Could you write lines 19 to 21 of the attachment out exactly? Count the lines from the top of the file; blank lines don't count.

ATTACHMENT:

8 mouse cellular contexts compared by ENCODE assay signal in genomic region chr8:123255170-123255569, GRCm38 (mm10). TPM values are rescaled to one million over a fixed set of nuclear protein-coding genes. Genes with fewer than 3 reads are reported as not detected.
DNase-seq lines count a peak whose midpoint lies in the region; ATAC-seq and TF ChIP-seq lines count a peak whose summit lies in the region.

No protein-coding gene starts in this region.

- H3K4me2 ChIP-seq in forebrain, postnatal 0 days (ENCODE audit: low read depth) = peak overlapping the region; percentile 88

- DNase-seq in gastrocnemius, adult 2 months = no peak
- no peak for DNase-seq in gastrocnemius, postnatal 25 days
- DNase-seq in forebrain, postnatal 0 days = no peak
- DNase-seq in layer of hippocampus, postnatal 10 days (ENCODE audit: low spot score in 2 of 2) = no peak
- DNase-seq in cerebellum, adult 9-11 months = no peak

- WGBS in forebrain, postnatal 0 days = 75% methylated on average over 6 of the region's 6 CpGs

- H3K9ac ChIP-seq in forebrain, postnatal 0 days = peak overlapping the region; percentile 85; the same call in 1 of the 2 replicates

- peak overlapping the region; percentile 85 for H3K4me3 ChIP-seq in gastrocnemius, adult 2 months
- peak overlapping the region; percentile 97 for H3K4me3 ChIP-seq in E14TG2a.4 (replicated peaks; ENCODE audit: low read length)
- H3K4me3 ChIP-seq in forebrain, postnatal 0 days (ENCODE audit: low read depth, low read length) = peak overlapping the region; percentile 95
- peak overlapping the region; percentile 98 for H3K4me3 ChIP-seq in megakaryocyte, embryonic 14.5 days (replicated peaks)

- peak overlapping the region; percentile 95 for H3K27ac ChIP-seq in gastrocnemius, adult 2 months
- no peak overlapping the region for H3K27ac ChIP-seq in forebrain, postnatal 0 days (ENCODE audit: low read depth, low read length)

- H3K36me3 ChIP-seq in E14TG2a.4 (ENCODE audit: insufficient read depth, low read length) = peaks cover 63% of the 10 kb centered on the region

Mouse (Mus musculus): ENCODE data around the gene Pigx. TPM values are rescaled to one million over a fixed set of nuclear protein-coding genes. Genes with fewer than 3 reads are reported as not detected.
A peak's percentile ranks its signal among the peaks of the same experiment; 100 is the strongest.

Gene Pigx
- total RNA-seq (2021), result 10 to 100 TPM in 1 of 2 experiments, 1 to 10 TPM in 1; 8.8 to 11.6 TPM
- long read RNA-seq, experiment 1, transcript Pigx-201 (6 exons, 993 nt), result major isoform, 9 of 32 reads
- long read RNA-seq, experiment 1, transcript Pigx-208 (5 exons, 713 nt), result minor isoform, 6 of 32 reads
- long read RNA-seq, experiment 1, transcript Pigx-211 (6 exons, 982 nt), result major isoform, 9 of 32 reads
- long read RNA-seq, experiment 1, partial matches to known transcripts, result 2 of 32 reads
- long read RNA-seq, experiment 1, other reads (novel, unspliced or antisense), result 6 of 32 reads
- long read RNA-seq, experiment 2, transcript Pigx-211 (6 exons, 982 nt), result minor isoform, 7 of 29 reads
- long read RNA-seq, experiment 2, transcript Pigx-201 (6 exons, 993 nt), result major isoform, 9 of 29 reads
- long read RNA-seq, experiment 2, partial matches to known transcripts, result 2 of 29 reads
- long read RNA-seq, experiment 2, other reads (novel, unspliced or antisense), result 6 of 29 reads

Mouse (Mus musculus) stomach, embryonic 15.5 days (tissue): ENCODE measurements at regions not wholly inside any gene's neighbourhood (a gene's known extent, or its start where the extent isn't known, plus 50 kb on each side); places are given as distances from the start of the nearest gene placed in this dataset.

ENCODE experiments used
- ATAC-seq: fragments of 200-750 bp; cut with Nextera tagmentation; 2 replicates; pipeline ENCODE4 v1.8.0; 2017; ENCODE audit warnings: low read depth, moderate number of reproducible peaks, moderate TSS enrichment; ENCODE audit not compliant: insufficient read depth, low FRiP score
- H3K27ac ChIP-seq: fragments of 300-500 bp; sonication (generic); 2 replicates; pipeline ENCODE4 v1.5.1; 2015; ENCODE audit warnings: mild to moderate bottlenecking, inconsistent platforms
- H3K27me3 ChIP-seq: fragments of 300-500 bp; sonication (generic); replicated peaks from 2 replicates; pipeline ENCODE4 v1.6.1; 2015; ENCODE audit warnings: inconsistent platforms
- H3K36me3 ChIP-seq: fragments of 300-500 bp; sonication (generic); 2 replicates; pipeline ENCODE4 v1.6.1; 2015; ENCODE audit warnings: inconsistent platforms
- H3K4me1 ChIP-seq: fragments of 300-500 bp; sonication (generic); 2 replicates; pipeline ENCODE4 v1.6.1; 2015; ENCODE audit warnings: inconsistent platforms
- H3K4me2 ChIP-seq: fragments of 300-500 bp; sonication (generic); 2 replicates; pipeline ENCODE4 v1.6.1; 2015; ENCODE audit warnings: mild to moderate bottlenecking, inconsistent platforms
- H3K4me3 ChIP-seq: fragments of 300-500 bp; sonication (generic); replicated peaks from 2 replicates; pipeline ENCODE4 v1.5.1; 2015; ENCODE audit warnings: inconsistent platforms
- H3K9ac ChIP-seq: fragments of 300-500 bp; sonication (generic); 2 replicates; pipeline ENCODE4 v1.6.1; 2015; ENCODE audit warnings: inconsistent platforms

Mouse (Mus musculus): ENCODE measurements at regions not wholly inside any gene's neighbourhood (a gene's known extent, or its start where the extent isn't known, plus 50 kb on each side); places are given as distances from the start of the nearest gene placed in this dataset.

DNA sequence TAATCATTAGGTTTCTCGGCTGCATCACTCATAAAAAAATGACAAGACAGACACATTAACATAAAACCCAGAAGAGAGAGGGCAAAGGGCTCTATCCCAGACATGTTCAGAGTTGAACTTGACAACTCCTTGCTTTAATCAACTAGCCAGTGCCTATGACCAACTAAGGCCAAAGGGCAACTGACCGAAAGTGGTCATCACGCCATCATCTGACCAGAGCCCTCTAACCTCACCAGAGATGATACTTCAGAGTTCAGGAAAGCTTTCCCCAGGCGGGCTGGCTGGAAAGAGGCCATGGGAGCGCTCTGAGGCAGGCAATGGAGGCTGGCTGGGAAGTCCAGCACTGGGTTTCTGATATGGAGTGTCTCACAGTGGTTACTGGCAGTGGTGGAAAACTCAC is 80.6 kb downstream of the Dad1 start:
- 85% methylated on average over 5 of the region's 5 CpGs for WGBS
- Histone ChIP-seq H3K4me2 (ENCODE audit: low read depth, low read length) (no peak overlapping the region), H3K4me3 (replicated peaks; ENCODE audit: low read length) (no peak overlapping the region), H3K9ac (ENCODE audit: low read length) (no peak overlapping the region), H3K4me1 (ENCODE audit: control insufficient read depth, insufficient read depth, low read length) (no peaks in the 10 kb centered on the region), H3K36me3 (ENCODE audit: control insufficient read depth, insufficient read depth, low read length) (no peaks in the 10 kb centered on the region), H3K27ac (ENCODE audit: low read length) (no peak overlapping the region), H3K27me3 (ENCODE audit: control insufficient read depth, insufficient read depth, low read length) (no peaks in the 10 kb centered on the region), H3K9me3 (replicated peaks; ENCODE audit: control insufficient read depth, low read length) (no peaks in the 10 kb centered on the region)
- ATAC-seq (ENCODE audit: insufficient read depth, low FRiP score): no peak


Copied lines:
Mouse (Mus musculus): ENCODE data around the gene Pigx. TPM values are rescaled to one million over a fixed set of nuclear protein-coding genes. Genes with fewer than 3 reads are reported as not detected.
A peak's percentile ranks its signal among the peaks of the same experiment; 100 is the strongest.

Gene Pigx